Saturday, June 7, 2008

A Professor's Perspective on Agricultural Biotechnology

By: James Wachai
Last week, I bumped into a blog entry by Stephen Zavestoski. Mr. Zavestocki authors the blog, The Curious, and is an Associate Professor and Chair, Sociology and Environmental Studies, the University of San Francisco.

In his latest post entitled, “Monsanto: Africa's Johnny Appleseed?” Mr. Zavestocki questions the company’s motive of introducing Combi-pack “a package containing hybrid maize seed, fertilizer and herbicide …” to African farmers. At the end of the post, Mr. Zavestocki prays that “…Monsanto is developing a Combi-pack for India's farmers.”

I must confess that I didn’t successfully decipher Mr. Zavestocki’s motive for authoring this blog. But I suspect that he was motivated by tendencies by anti-technology activists (Mr. Zavestocki swears he is not an anti-technology activist) to criticize multinational biotech corporations.

Upon reading this post I did make a comment, not in defense of the company mentioned, but to vigorously defend Africa’s right to experiment on emerging agricultural technologies, key among them biotechnology. This is what I wrote:



"I really can't understand why people like you make noise when companies like Monsanto, DuPont, Sygenta seek African markets for GMOs. Critics of genetically modified food like you seem to be at home when Monsanto and others sell their high yielding genetically modified seeds to American, Mexican, Chinese, Spanish, Argentineans, name them, farmers. I see nothing wrong with Africa experimenting on genetically modified crops. After all, Africans have and continue to eat genetically modified foods from America. America is, perhaps, the largest donor of relief food. American laws dictate that all relief food must be requisitioned locally. And it happens that most crops grown in the US are genetically modified. What's wrong with Africa growing its own genetically modified crops instead of relying on the US. I have not heard of any America rush to ER for consuming genetically modified food. And no scientist, to date, has produced a scientific report attesting to the dangers of genetically modified food. All this fuss about Monsanto and other multinational biotech companies attempting to dominate Africa's agriculture is too much ado about nothing. And by the way, we Africans don't need anti-technology activists from the West to tell us what's good or bad for us to eat. Apparently, the noisiest gang on gmos, itself eat them day in day out. James GMO Africa Blog http://www.gmoafrica.org"

Mr. Zavestocki, in an email, shot back. And because there was no disclaimernot to share the content of his email with a third party, I hereby republishit:

"Dear James,

Thank you for your comment on my post at The CuriousStall. I have never been to Africa, and although I do my best to buy and eatonly organic (i.e., non-GMO) food, it is inevitable that I consume food thatcame from GMO grains. So you are right, I am in no position to tell Africanswhat kind of crops they should or should not plant, and I hope that my post didnot sound as if this was my intent. Also, you may be right that no one has diedof a disease related to eating food from GMO crops. In terms of human health andthe environment, my concerns have to do with long-term impacts, and GMOs simplyhave not been around long enough for us to know what their impacts will be. Asfor Africans consuming the GMO grains the U.S. gives as relief, there have beencases of African countries rejecting shipments from the U.S. because theycontain GMOs. I'm thinking of Zambia, which rejected GMO maize from the U.S. in2002. I think GMO seeds have some potential promise, but I would like to seebiotech companies find ways to integrate the use of these seeds into existingagricultural systems. Too often the industrial, and therefore very expensive,nature of GMO-based farming means that small-scale farmers ( e.g., less than 4hectares) are either forced to embrace more energy, labor, and land intensivefarming practices or to sell what little land they have.So, ultimately, for me,it is about the use of power. And biotech companies misuse their power in manyinstances in order to ensure markets for their products. I cannot say whetherthis has happened in Africa, not having visited there and not having readsufficiently about the use of GMOs in Africa. But in India, I know that this hasbeen the case. I hope you read my words with an open mind, and know that I amnot an anti-technology activist. I am someone who is deeply concerned about theimpact that the American way of life is having on people around the world. And Iam equally concerned with finding ways to help people in the developing parts ofthe world live healthier and happier lives. Peace, Steve"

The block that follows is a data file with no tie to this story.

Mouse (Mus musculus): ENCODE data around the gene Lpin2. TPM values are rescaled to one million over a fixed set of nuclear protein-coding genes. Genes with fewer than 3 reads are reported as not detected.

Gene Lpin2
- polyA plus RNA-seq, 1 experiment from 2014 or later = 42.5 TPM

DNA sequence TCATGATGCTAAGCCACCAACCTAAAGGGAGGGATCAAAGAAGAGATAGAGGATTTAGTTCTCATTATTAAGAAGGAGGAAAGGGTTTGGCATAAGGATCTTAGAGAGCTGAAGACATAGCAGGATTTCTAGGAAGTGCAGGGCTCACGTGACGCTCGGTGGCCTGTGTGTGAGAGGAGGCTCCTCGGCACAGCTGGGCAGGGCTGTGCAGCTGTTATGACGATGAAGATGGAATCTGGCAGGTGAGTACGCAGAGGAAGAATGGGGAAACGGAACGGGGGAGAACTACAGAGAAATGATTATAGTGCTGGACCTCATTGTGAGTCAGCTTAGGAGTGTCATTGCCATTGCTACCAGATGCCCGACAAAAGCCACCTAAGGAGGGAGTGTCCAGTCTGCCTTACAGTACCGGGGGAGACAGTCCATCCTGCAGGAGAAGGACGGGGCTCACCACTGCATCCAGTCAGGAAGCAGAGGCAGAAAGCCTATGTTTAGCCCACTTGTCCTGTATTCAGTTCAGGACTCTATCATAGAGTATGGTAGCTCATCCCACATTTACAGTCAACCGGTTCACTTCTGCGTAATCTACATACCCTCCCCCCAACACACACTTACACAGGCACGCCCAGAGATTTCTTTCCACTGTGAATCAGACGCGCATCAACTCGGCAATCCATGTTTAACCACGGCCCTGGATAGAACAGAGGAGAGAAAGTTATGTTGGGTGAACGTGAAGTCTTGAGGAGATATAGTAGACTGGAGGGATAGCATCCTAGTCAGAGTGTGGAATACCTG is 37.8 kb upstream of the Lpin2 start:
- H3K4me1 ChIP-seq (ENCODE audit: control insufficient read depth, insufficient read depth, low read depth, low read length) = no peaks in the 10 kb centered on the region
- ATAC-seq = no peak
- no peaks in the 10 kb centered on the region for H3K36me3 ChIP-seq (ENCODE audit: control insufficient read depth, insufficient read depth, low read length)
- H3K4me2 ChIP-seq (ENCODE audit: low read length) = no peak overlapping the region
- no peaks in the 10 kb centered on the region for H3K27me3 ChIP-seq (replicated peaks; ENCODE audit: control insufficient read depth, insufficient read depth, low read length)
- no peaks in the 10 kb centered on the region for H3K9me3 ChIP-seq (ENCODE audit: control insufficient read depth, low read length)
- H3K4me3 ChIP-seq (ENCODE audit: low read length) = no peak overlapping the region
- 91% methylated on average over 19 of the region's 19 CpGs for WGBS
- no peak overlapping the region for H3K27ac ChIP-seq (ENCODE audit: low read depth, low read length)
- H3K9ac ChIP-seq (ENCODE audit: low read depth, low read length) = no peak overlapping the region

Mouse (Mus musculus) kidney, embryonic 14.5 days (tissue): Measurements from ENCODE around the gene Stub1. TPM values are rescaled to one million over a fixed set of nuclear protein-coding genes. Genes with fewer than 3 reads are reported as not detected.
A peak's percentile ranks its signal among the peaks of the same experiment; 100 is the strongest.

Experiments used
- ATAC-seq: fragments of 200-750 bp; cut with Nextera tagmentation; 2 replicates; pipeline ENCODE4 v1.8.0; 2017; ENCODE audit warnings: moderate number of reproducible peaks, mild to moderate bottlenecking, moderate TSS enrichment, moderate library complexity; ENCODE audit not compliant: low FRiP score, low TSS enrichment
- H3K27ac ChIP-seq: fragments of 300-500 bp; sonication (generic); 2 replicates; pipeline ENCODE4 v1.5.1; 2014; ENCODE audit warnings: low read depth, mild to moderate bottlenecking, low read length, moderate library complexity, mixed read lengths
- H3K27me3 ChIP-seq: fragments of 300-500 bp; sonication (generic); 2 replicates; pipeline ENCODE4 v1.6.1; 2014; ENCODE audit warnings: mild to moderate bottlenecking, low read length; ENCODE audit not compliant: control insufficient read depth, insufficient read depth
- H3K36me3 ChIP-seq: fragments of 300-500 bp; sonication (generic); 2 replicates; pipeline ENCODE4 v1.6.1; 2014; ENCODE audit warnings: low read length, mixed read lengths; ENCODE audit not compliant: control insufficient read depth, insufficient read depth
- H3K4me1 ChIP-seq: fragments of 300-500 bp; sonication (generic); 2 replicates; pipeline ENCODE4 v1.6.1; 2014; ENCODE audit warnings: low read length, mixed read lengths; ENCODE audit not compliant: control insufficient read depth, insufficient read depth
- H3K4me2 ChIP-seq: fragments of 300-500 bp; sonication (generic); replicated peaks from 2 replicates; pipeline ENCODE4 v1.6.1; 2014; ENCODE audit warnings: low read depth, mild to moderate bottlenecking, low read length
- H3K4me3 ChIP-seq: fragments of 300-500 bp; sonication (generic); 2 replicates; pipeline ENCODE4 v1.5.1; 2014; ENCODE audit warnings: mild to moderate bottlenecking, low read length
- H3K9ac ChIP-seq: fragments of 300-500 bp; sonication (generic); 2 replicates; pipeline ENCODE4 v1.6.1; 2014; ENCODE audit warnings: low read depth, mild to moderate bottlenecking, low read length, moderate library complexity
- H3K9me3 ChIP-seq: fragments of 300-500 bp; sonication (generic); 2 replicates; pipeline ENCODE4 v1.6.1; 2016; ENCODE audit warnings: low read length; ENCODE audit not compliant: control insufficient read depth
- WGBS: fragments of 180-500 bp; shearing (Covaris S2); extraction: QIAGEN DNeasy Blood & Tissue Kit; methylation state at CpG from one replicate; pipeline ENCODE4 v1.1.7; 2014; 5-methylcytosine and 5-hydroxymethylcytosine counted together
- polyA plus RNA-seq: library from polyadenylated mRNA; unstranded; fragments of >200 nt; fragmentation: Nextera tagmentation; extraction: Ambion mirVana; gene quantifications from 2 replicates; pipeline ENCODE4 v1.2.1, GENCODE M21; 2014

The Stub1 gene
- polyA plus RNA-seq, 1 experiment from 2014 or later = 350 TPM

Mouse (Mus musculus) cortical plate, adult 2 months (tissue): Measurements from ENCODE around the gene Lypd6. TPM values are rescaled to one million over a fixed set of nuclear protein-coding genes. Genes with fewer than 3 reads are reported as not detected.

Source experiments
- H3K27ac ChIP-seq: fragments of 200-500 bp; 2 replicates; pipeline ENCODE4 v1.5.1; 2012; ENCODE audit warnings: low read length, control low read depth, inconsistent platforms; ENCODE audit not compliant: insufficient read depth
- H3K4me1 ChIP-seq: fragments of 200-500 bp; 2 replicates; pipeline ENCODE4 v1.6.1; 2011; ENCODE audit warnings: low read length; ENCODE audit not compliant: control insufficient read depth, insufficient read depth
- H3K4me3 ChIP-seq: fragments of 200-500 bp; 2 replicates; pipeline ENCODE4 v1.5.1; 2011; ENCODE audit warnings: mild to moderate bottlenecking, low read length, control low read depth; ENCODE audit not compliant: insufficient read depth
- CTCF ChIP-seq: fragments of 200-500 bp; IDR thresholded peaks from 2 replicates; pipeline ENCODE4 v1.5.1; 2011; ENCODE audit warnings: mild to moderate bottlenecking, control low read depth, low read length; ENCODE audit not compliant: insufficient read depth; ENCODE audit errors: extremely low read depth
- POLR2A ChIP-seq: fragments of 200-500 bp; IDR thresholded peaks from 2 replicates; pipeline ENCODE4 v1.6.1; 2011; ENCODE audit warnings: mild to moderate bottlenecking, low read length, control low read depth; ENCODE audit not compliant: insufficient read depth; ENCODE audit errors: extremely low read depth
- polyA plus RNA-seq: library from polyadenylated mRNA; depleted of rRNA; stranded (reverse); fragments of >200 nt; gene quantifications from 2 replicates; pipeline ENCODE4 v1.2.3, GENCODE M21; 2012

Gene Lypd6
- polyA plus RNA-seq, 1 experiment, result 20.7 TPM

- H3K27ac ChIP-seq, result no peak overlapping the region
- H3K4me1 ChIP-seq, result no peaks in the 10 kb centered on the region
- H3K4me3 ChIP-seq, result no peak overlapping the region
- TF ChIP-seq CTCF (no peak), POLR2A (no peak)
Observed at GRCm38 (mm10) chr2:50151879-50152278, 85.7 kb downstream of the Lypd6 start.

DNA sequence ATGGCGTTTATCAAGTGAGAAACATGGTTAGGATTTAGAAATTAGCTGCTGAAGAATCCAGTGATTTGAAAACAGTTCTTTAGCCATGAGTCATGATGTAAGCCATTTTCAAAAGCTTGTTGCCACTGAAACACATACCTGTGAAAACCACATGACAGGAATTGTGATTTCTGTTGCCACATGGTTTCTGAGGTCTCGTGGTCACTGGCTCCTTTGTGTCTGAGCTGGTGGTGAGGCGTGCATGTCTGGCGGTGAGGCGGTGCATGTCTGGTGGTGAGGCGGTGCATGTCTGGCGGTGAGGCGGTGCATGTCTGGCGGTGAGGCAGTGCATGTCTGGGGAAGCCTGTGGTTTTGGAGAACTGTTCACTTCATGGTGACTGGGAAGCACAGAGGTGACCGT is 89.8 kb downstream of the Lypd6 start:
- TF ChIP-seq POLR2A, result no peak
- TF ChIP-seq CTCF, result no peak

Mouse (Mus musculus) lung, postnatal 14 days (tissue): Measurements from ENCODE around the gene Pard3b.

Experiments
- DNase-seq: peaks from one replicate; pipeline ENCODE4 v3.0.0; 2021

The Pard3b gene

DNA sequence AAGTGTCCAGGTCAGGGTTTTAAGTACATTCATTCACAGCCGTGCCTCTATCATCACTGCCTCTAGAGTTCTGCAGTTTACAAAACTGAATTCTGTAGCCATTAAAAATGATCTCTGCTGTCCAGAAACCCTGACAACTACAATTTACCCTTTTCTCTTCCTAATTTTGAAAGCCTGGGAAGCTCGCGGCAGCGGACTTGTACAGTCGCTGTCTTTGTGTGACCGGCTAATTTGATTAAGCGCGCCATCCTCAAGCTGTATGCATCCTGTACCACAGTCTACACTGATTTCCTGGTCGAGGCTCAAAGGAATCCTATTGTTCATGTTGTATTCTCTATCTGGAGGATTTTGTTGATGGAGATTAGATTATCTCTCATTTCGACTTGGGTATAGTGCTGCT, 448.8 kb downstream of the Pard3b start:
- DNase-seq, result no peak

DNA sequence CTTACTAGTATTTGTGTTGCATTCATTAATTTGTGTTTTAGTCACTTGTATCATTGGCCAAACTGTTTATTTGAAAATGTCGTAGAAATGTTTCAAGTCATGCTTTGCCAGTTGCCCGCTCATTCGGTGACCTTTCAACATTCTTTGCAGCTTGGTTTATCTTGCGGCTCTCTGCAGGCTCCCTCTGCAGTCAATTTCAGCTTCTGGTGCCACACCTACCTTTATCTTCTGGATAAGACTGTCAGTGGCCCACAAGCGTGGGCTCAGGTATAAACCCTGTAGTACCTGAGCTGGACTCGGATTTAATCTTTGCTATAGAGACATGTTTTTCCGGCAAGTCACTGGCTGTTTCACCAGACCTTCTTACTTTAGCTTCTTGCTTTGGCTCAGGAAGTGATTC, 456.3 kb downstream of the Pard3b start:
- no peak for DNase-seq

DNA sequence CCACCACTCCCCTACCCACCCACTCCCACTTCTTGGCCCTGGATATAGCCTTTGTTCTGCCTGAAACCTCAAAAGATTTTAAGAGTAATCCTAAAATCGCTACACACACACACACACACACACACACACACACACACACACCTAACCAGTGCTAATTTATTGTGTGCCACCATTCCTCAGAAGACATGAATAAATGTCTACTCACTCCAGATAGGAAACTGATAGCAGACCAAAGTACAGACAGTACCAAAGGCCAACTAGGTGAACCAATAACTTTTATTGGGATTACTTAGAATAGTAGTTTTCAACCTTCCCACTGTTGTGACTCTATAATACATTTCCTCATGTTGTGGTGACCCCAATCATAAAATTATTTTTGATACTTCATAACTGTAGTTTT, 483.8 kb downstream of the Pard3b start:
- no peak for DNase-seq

What comes out of Mr. Zavestocki’s e-mail is that some people still nurture phobia against biotechnology companies, especially those operating in developing countries. Such is unnecessary. Developing countries must be allowed to make independent decisions on whether to reject or admit new agricultural technologies

James uses his communication expertise to create awareness about GM food. To read more about him, go to http://www.gmoafrica.org

Article Source: http://www.ArticleBiz.com

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